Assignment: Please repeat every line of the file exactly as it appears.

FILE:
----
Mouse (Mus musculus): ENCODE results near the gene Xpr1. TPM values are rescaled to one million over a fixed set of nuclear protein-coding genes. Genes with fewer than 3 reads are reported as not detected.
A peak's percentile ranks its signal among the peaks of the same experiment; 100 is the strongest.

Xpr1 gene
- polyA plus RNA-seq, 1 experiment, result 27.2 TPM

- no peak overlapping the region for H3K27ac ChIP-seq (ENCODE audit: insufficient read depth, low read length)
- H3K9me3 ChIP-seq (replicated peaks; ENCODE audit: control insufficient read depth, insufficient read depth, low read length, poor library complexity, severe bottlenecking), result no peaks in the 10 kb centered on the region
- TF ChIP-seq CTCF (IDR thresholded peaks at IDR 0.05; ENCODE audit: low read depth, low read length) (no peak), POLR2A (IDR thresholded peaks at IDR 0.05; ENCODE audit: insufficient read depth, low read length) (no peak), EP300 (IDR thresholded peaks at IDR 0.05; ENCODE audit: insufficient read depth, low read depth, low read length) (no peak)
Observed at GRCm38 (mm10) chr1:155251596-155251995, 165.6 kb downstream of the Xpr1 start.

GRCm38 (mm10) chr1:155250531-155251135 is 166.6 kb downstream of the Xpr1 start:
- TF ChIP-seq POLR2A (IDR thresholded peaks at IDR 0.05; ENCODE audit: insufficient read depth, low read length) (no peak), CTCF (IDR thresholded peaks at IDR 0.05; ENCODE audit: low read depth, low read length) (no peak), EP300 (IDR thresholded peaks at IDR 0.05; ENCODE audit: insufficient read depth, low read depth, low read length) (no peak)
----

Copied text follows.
Mouse (Mus musculus): ENCODE results near the gene Xpr1. TPM values are rescaled to one million over a fixed set of nuclear protein-coding genes. Genes with fewer than 3 reads are reported as not detected.
A peak's percentile ranks its signal among the peaks of the same experiment; 100 is the strongest.

Xpr1 gene
- polyA plus RNA-seq, 1 experiment, result 27.2 TPM

- no peak overlapping the region for H3K27ac ChIP-seq (ENCODE audit: insufficient read depth, low read length)
- H3K9me3 ChIP-seq (replicated peaks; ENCODE audit: control insufficient read depth, insufficient read depth, low read length, poor library complexity, severe bottlenecking), result no peaks in the 10 kb centered on the region
- TF ChIP-seq CTCF (IDR thresholded peaks at IDR 0.05; ENCODE audit: low read depth, low read length) (no peak), POLR2A (IDR thresholded peaks at IDR 0.05; ENCODE audit: insufficient read depth, low read length) (no peak), EP300 (IDR thresholded peaks at IDR 0.05; ENCODE audit: insufficient read depth, low read depth, low read length) (no peak)
Observed at GRCm38 (mm10) chr1:155251596-155251995, 165.6 kb downstream of the Xpr1 start.

GRCm38 (mm10) chr1:155250531-155251135 is 166.6 kb downstream of the Xpr1 start:
- TF ChIP-seq POLR2A (IDR thresholded peaks at IDR 0.05; ENCODE audit: insufficient read depth, low read length) (no peak), CTCF (IDR thresholded peaks at IDR 0.05; ENCODE audit: low read depth, low read length) (no peak), EP300 (IDR thresholded peaks at IDR 0.05; ENCODE audit: insufficient read depth, low read depth, low read length) (no peak)